Furthermore, as explained by Heinrich Himmler: “Germans all agree on the idea of getting rid of the Jews. But then every German has his own Jews, stating that this is a righteous Jew; send away the others but let him stay here.” What Himmler did not explain was that some Germans could not be ignored at all. Besides, there were among the Jews highly qualified persons well known abroad, who could not simply disappear in the East.

The solution was THERESIENSTADT, a little town in Bohemia surrounded by walls and with many barracks, just on the Reich border, now better known under the Czech name TEREZIN. There Eichmann had the opportunity to set up a Ghetto under his own authority and to show the real meaning of his “great ideas.” Many Germans could then “be at peace with their conscience” having obtained for their “righteous Jew” – a relative, a divorced wife, etc. – a place in the “Model Ghetto.” Qualified Jews, known abroad, could for a while, send postcards.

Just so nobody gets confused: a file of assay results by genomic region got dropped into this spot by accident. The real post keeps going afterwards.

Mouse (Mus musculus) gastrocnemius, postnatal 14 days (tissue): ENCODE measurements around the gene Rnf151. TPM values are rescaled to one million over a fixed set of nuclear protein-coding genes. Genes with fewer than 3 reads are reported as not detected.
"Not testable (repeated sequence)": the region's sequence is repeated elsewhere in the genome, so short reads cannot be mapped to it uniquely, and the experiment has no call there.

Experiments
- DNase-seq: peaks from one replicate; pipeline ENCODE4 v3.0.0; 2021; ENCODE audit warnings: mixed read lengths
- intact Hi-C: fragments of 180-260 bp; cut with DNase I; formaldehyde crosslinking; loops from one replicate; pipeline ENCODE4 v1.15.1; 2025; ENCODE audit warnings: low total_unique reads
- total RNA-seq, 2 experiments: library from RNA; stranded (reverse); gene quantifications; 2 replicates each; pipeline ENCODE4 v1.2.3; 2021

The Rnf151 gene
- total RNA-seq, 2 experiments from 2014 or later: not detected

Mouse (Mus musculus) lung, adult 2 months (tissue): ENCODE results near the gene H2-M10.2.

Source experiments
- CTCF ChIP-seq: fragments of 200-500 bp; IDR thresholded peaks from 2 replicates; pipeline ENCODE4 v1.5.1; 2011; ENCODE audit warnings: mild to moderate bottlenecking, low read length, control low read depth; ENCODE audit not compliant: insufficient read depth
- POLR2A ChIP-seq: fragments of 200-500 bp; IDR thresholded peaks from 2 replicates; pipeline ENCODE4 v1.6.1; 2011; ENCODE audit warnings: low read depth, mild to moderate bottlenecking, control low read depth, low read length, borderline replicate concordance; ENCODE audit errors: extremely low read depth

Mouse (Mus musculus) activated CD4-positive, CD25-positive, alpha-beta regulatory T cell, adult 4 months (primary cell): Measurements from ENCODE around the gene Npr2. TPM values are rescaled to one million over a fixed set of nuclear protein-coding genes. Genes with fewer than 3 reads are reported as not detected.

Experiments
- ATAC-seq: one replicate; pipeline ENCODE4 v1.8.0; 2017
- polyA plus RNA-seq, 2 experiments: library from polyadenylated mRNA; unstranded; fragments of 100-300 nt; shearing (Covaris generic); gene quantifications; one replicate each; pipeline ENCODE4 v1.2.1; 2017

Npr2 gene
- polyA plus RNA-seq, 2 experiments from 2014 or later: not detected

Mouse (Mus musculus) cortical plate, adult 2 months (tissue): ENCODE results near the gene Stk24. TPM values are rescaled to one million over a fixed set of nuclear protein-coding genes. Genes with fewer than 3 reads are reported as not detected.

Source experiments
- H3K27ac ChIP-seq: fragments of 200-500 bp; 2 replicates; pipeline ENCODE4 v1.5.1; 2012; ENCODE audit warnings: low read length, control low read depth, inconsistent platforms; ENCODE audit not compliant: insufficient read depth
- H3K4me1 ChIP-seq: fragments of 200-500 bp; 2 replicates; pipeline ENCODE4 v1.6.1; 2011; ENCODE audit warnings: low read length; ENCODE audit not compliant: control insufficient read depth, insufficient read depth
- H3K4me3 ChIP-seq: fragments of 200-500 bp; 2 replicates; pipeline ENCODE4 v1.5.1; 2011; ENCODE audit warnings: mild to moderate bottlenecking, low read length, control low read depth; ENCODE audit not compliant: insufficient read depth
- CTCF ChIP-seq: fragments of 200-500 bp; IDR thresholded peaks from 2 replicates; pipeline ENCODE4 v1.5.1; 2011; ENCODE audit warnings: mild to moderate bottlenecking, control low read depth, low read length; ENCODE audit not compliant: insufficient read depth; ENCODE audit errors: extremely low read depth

From October 1941 until September 1942, Benjamin Murmelstein had to watch the deportations. At Yom Kippur 1942, he had a nervous crisis of desperation about things that happened in that year. He was in doubt about being ritually qualified to lead the prayer service for the very few believing Jews still in Vienna.

From the beginning to the end of the deportation waves, almost all Jews had been deported from Vienna. Besides the very few believing Jews – community staff members – there were many persons in mixed marriage and descendants of Jewish parents or grand-parents. In that year Benjamin Murmelstein had to face the Vienna Branch of the CENTRAL OFFICE FOR JEWISH EMIGRATION where the rule was “promises are valid only when served.” Amid harsh orders, he tried to save what was possible.

The number of the few believing Jews for the community staff had been the result of a difficult “bargaining” (requests had to be submitted in a suitable form) with SS Ltd Alois (Anton) Brunner. At end of August 1942, Benjamin Murmelstein, with his family, was about to be sent to Terezin. But Eichmann decided to delay the “re-organization” of Terezin “Jewish Self-Government.”